The greatest tests of faith come either when life is going well (prosperity) or when it seems to be falling apart (trials). How can I keep my focus in life during both of these distracting times? A few years ago, when the prayer of Jabez was getting all the attention and selling many books, I became enamored with another obscure prayer in Scripture. It was prayed by a little-known wisdom writer named Agur and recorded in Proverbs 30:7-9:

Two things I ask of you, LORD;
do not refuse me before I die;
Keep falsehood and lies far from me;
give me neither poverty nor riches,
but give me only my daily bread.

Agur was asking God for wisdom to live an HONEST life, both in the words he spoke and in the simplicity of his life. Perhaps even more profound is the reasoning he gives for avoiding the two extremes of riches or poverty:

Otherwise I may have too much and disown you
and say, ‘Who is the LORD?’
Or I may become poor and steal,
and so dishonor the name of my God.

Agur’s wisdom reminds us of the two most challenging times for us to live for God. When we enjoy material prosperity, we can easily forget about God and begin to trust in ourselves . . . to take life into our own hands.  But the same thing can happen in times of great trial (Agur’s illustration is extreme poverty). Then too we might miss seeing the hand of God in the midst of a trial, and again take life in our own hands. Remember, the greatest tests of faith come either when life is going well (prosperity) or when it seems to be falling apart (trials). Make sure you keep your focus upon God in both of these times!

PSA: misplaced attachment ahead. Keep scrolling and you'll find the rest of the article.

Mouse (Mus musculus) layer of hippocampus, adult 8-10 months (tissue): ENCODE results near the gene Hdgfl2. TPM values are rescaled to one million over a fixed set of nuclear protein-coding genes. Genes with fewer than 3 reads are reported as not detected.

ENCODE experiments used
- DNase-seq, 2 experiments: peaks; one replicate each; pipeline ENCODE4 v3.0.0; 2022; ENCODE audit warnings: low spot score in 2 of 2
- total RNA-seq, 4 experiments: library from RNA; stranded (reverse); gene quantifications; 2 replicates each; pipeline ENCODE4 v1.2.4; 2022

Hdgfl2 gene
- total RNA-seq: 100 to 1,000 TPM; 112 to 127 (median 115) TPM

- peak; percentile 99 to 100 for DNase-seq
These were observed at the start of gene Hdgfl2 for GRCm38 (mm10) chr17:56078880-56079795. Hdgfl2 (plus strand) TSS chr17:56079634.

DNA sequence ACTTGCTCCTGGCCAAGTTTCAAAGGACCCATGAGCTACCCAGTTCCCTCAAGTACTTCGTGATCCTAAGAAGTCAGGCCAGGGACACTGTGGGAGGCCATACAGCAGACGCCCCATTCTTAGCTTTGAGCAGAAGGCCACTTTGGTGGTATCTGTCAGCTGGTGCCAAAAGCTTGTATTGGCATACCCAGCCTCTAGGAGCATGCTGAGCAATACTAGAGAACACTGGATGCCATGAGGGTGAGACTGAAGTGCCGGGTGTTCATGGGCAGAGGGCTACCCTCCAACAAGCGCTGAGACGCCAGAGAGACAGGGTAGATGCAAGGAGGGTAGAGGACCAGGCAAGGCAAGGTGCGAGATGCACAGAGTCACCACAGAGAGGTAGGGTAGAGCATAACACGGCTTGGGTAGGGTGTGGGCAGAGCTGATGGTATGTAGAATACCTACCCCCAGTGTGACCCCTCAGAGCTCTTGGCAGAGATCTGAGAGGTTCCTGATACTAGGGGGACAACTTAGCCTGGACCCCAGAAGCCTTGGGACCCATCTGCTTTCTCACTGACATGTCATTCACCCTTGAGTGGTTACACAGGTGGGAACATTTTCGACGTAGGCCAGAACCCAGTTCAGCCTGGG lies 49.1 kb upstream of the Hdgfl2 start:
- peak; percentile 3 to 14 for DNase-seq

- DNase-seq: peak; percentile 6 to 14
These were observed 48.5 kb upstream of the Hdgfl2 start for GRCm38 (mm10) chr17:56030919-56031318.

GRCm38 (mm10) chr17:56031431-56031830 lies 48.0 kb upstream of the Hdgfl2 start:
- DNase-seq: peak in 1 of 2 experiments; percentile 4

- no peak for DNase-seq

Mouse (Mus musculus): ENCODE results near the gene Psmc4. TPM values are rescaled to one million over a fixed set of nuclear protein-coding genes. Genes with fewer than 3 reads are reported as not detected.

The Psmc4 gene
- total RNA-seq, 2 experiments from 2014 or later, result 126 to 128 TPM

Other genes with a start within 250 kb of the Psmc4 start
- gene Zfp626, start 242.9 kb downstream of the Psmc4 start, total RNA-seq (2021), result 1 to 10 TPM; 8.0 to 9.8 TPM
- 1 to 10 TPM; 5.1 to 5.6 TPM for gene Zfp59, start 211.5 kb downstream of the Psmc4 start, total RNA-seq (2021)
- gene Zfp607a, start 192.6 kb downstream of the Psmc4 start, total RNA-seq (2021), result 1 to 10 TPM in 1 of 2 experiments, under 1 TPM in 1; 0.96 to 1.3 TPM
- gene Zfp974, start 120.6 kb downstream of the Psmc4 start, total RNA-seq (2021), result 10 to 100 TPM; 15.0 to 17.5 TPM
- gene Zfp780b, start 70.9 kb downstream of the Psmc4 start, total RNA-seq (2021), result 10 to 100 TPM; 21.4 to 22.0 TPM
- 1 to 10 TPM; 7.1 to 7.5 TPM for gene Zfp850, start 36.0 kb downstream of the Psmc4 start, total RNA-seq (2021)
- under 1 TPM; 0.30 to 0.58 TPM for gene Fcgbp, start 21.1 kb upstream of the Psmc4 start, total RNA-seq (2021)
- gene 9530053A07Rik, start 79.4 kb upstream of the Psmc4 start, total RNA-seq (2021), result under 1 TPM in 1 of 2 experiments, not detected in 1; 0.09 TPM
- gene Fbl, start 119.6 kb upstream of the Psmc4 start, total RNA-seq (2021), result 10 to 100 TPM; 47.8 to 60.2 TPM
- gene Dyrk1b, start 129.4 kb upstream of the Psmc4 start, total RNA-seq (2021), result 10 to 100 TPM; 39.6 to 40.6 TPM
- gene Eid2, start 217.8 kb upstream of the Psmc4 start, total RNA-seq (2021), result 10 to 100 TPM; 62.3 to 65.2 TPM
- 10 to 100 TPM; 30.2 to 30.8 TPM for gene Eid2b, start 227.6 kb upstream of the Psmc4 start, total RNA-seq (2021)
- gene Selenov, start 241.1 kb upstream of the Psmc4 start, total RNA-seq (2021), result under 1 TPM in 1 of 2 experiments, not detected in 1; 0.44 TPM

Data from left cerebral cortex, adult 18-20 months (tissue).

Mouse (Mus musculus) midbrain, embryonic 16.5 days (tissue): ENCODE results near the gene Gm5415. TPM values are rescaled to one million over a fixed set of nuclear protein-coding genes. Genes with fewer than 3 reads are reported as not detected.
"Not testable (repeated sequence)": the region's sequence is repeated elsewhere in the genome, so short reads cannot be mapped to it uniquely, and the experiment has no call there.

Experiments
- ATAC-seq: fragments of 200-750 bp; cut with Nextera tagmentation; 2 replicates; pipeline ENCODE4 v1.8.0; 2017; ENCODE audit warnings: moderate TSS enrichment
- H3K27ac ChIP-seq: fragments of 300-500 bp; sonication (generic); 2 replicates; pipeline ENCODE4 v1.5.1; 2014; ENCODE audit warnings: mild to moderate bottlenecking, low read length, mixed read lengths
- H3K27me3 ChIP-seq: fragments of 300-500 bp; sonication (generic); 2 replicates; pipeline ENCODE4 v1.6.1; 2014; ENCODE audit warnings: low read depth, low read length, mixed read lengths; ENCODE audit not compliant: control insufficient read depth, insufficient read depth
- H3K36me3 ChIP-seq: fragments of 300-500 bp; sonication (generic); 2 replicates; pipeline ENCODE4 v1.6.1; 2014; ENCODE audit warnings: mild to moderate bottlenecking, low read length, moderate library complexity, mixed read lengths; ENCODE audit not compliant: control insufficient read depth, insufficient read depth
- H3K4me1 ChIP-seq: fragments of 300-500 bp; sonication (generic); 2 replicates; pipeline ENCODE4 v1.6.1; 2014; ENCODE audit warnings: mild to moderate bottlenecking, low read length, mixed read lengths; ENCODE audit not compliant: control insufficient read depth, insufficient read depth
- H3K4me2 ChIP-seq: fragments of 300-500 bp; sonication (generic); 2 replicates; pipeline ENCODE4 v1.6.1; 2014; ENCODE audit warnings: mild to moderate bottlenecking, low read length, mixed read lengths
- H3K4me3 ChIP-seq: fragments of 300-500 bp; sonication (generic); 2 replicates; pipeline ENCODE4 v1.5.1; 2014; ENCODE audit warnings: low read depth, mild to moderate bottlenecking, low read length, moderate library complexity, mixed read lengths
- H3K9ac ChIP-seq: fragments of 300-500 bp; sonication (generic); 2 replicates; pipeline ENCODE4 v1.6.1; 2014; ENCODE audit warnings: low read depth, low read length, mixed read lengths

My intent in this and several other blogs is to take a deeper look at the role of trials or suffering in our Christian experience (see earlier blog ‘When Things Go Wrong’ posted Oct 12). Sometimes the experience of a trial provides the deepest soil in which faith can grow to maturity. Like Agur, most of us do not welcome the difficulties of life, and we pray fervently that God would prevent or deliver us from them. This is truly a normal human response, and such requests are found often in Scripture. Yet, trials are an inevitable part of life and should not surprise us (James 1:2; 2 Tim 3:12; 1 Peter 4:12; John 16:33).